LONDON: The rapidly-growing virtual world of e-sport is having to face up to some very real problems as it steps further into the mainstream sporting landscape.
The age-old scourges of match-fixing and doping are becoming part of the conversation even as the talk turns to an electronic future at such major multi-sport tournaments as the 2022 Asian Games.
Issues of governance, player contracts and protection of minors are keeping the lawyers busy in a rapidly-developing electronic arena that has been described as a sporting ‘Wild West’.
Jan Pommer, director of team and federation relations at Cologne-based ESL (Electronic Sports League) warned also of the risk of external regulation.
“The US or the European Union, if they have the impression we are not taking this seriously and developing this adolescent industry ourselves in a way that is efficient, we will be in problems,” he told a Leaders in Sport forum on Oct 3.
“Mike Tyson once said ‘everyone’s busy making plans and then you get punched in the face’,” he added.
E-sports include competitive gaming where players square off on virtual games for big prize money in tournaments and draw millions of spectators online.
Global audiences are expected to reach 385.5 million this year, according to research firm Newzoo. The Olympic Council of Asia is also planning to make e-sports a medal sport in the 2022 Asian Games.
While some stakeholders have played down the extent of the problems, they recognise the dangers as the rewards and revenues grow.
Pommer told Reuters that e-sport did not have a doping problem and the ESL regularly tested players.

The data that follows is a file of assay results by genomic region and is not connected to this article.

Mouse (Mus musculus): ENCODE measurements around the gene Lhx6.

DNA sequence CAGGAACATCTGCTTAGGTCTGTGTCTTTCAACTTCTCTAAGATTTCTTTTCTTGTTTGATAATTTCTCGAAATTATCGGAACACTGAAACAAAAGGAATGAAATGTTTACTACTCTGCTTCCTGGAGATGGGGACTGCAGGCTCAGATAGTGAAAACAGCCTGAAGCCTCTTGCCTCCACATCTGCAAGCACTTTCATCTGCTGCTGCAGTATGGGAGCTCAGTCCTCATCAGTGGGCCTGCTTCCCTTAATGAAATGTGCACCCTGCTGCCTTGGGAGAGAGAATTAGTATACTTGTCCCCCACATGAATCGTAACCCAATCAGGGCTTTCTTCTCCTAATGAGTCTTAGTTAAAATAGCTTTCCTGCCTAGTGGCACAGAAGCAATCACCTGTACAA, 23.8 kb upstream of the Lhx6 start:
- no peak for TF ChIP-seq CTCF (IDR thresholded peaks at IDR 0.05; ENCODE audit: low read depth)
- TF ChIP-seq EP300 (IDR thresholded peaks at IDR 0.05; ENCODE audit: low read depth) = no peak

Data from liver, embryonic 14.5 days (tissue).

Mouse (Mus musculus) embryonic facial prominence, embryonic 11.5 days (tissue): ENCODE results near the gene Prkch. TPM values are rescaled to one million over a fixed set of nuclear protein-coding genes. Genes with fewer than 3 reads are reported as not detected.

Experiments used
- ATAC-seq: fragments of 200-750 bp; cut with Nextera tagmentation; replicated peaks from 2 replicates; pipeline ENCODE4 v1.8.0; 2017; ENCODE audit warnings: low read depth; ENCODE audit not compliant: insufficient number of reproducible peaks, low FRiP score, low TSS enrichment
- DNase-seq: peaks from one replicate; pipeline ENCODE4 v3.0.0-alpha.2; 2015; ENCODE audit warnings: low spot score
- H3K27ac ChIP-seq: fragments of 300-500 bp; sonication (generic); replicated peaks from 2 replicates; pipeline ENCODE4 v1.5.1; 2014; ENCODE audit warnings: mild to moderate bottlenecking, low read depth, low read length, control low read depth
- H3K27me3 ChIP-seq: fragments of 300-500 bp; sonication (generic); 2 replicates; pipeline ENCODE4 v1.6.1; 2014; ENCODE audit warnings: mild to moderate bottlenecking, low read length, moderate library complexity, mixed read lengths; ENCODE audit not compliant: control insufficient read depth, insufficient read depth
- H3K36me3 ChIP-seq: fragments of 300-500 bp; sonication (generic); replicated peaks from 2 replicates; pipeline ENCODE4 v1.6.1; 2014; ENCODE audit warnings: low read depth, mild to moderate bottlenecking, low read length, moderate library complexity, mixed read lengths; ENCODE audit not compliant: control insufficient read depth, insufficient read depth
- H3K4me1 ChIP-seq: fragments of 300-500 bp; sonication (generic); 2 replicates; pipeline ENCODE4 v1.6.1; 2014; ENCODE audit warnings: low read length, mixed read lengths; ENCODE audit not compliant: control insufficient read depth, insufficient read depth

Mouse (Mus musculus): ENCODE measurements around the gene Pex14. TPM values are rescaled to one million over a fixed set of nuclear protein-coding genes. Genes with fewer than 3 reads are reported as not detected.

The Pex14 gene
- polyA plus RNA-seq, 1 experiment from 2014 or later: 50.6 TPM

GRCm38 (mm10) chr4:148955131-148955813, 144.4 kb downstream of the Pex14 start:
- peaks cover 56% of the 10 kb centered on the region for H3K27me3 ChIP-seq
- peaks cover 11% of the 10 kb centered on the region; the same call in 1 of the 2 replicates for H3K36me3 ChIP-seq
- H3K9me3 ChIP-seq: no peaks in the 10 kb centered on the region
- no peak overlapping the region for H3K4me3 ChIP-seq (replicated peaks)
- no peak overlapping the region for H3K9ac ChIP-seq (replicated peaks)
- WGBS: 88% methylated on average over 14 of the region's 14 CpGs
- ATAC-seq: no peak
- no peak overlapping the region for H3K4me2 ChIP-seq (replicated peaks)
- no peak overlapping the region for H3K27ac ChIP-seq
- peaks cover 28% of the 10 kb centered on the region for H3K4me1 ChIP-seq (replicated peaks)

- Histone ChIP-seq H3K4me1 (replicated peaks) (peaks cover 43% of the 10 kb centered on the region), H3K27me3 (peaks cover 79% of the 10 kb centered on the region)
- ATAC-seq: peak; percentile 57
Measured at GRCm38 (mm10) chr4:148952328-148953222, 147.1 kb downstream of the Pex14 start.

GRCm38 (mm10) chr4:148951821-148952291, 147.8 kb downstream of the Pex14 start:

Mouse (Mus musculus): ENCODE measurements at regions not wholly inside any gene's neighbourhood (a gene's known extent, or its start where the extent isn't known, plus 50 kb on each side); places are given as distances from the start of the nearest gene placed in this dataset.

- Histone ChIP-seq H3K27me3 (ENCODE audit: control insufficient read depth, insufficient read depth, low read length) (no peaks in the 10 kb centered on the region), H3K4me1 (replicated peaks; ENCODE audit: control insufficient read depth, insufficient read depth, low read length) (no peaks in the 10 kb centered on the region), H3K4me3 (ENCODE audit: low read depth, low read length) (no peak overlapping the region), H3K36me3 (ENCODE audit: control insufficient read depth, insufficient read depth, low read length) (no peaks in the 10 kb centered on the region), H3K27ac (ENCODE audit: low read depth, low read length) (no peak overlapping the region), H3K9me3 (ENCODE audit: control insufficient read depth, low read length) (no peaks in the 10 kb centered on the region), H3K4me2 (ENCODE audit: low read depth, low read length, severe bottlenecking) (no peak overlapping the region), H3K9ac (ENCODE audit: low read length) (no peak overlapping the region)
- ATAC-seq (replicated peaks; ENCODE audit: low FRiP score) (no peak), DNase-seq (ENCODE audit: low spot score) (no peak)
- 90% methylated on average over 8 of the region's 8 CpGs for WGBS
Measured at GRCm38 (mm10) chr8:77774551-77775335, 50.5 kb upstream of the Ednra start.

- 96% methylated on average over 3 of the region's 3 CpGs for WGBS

He acknowledged, however, that there had been issues in the past with Adderrall, a drug commonly prescribed to treat ADHD (attention deficit hyperactivity disorder).
Students seeking to stay awake and energised while cramming for exams have also been known to take it.
Michele Attisani, co-founder of leading e-sport community FACEIT, felt some of the reporting had been more “to create sensational news around e-sport as a whole” than based on reality.
“There’s been cases where players have used drugs to enhance their capabilities but no-one has proved yet that this is a real issue for e-sports,” he said.
Pommer, a sports lawyer who previously worked for Basketball Bundesliga and the German Olympic Association’s marketing affiliate, said e-sport had become a billion dollar business with a ‘crazily huge’ betting market in Asia.
“There is enough money for potential match-fixers to invest into e-sport,” he told Reuters.
“Over 90% of match-fixing in classical sport is related to betting so why should this be any different potentially in e-sport?
“It’s important to have companies like Sportradar really tackling this and analysing it … and having something like an e-sport integrity coalition. This is definitely necessary and everyone should be aware of this.”
He said there also had to be severe consequences for anybody caught trying to cheat or fix because the credibility of the competition was at stake.
Noah Whinston, the 23-year-old Los Angeles-based chief executive of e-sport franchise Immortals, sounded a more sceptical tone, however.
“I am pretty spectacularly unconcerned about match-fixing,” he declared, while recognising it had been “pretty rife” in the early days of e-sport when players made next to no money and few saw gaming as a career option.
“I think now, especially at the top levels of competition, not a lot of players are willing to throw away an easy US$200,000-US$250,000 (RM845,500-RM1.05mil) a year job that is going to be their career in the long term,” he said.
Pommer suggested that might just be wishful thinking, given some previous cases involving mainstream athletes earning substantial sums.
“You can’t picture how stupid people can be. So perhaps because I’m so old and a lawyer, I’m pretty pessimistic that we will see the next 10 years without any professionals (involved),” he said. — Reuters